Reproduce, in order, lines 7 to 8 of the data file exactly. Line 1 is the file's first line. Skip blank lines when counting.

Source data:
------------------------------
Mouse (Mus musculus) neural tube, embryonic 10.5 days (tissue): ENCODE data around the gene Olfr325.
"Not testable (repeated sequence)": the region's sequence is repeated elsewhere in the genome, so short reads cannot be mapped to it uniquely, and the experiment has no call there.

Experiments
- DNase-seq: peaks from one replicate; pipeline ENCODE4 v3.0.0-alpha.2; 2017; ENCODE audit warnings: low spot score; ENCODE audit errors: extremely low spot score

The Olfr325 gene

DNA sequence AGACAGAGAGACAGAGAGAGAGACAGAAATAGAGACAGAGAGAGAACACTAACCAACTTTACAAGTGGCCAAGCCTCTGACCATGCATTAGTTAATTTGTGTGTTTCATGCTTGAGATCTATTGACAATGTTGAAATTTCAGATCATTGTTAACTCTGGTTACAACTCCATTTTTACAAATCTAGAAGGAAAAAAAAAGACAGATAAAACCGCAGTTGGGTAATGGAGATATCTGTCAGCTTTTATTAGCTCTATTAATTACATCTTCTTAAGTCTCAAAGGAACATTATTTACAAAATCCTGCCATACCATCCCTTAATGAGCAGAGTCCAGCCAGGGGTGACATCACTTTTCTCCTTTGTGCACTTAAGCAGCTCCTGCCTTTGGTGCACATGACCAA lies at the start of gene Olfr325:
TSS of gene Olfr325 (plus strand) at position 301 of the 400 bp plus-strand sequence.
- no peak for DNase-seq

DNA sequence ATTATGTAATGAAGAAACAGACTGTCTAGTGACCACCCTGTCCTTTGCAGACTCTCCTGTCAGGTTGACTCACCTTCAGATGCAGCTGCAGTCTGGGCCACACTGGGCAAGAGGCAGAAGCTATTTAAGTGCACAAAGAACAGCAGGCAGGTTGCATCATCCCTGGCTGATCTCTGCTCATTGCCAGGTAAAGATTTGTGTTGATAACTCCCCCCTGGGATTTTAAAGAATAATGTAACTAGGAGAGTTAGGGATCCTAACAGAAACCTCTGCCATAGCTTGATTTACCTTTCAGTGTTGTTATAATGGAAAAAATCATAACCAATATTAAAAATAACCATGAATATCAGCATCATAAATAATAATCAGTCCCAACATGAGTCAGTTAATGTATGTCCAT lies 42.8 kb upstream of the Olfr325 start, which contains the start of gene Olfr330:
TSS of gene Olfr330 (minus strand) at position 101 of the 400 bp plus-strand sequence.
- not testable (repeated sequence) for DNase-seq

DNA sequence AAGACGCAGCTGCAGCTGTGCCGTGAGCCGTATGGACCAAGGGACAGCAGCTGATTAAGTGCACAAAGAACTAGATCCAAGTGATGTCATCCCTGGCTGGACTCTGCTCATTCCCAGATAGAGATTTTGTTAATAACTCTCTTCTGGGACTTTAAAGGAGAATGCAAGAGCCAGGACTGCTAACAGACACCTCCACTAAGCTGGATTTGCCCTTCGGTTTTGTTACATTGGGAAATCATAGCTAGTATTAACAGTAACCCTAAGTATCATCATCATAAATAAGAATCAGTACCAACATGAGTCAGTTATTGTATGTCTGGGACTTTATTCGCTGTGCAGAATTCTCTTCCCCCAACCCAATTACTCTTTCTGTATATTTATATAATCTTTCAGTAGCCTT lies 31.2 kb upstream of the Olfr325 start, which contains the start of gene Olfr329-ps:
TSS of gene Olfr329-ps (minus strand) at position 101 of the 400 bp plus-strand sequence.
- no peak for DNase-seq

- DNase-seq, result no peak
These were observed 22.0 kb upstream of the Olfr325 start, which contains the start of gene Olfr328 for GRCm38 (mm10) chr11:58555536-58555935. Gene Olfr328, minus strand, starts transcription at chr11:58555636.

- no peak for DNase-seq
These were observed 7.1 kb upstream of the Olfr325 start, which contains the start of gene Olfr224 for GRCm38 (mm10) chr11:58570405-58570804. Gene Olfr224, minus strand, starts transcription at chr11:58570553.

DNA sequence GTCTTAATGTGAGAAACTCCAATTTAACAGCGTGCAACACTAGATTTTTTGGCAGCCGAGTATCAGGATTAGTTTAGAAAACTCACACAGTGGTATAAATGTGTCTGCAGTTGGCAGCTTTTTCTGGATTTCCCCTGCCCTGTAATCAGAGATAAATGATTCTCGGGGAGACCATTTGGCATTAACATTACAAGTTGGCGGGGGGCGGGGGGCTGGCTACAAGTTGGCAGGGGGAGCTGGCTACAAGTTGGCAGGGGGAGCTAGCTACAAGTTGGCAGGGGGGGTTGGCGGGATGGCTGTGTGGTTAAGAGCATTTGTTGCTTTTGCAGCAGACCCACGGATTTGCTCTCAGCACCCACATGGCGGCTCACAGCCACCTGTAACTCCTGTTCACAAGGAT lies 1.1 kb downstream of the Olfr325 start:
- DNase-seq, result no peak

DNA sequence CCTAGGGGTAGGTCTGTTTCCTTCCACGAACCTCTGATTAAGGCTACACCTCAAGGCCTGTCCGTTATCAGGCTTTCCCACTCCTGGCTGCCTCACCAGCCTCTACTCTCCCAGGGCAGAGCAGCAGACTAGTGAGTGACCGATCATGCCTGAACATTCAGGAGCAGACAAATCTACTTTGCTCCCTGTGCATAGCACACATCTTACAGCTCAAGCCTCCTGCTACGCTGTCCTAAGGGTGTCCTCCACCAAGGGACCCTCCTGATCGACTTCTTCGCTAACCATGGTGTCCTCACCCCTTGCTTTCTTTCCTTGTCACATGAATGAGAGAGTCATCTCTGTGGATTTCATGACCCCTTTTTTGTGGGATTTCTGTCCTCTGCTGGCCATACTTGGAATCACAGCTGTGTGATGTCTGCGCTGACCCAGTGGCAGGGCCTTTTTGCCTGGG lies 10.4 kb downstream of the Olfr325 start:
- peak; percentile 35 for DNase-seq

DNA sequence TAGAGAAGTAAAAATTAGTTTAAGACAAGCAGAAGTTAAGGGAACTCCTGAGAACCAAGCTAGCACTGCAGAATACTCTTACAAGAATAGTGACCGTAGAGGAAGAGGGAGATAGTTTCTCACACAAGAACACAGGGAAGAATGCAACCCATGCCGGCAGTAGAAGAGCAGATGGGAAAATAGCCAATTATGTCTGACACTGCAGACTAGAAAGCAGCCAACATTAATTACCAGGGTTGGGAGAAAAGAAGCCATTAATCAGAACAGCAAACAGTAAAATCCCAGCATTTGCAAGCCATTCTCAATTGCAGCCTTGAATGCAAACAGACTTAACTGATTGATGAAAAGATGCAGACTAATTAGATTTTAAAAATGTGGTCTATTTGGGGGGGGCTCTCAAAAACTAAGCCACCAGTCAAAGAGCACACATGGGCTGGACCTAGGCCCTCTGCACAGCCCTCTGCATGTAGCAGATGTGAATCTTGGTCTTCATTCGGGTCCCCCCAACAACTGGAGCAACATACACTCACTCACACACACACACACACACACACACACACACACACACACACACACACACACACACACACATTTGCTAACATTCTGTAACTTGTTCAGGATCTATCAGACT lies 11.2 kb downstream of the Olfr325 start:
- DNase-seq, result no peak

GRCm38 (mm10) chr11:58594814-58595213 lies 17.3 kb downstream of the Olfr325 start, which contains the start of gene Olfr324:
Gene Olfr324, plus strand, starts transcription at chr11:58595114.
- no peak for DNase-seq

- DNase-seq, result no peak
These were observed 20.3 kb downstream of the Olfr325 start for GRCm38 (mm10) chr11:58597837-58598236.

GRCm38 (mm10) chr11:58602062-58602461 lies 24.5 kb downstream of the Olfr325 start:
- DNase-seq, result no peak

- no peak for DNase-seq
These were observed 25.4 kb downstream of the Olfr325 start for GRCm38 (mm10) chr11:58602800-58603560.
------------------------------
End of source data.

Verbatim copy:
TSS of gene Olfr325 (plus strand) at position 301 of the 400 bp plus-strand sequence.
- no peak for DNase-seq